Research in the Research of Teaching English

[Has it really been so long? Too much of my research writing has been haphazard and unbloggable, and has probably suffered because of it. Nevertheless, I am dissertating, and am going to begin using this space to report on things. As things have now begun to become reportable, this should be easier. This began as a status update on Facebook. After it got to 130 words, I realized it should be a blog post. So here I am.]

Over the last handful of weeks, I’ve been studying the Research in Teaching English annotated bibliographies. This is one small piece of my dissertation, which is (roughly) investigating how composition studies (composition/rhetoric, rhetoric and composition, call it what you wish) treats technology. Part of this is empirical–an examination of the RTE AnnBib, some main journal contents, the last few years’ worth of CCCCs programs, with numbers of what sorts of things comp is doing with tech, what “tech” is in comp, and that sort of thing.  My full research questions can be found in my final dissertation proposal, even though they continue to morph in bits and pieces. Actually, this hasn’t been posted here, so (oh, you stream-of-conscious self-referential blog writer that the world loves to hate) I should probably do that soon. At least in part.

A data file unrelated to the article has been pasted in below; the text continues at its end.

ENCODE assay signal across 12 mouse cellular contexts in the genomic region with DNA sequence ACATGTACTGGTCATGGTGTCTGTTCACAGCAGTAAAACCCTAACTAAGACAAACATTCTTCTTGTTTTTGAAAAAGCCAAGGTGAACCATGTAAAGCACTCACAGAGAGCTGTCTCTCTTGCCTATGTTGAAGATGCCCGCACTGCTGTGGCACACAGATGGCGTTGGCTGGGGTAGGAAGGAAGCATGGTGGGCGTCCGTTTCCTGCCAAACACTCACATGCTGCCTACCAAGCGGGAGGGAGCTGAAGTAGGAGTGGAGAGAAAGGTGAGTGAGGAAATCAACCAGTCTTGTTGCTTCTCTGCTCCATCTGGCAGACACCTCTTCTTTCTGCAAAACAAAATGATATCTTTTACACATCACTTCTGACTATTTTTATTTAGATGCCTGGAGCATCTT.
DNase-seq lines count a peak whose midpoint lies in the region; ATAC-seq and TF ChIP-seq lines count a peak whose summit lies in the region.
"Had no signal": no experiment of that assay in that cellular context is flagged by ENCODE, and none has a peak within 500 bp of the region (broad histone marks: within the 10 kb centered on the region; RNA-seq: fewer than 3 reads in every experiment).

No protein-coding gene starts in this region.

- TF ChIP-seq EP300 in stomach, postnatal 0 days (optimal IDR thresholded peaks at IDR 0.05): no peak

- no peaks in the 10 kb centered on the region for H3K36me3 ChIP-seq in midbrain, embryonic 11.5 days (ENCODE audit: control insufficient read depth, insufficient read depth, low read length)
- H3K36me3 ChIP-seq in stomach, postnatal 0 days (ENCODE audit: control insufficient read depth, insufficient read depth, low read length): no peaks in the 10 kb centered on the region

Anyhow, the largest part of my dissertation will look at the WPA-L as a site for construction of technology and digital writing in composition. But right now, as a way of refining some early coding schemes and getting to know my software (ATLAS.ti), I’m working through a fairly straightforward content analysis of the last ten years of RTE Annotated Bibs. (Of course, as I’m sure anyone who’s done a content analysis could say, “fairly straightforward” is a deeply loaded term…)

As it has been in similar analyses, specifically Durst (1990) and Juzwik et al (2006), Writing is the biggest category. Interestingly, Technology/Digital categories (as it’s transformed over the last ten yrs) is the second-biggest category. This is impressive, because most of that growth is in the last four years. (If you count back just two years more, Tech/Digital won’t overtake the Reading category because Reading has long had numbers comparable to Writing. Longevity matters. It does, however, beat up the generic Literacy category either way.)

Some early n= for the empirically-minded:

Number of annotated entries in major categories from 2001-2011

discourse/cultural analysis; discourse processes n= 114
literacy n= 124
literary response/lit/narr n= 125
prof dev/teacher ed n= 118
reading n= 144
media literacy/use n= 85
second language literacy n= 82
technology (compiled) n= 155
writing n= 225
total n= 1178

(Categories not entered here include assessment, research methodology (n = 1 in the last twelve years), classroom discourse. Media Literacy/Use is only a three-year old category.)


However, (a tentative however–research is, of course, still in progress; I have more corpus left to finesse)

The overlap between Writing and Technology/Digital (according to my still-developing coding scheme)? Paltry thus far. (And to be blogged of in the future, when numbers emerge.)


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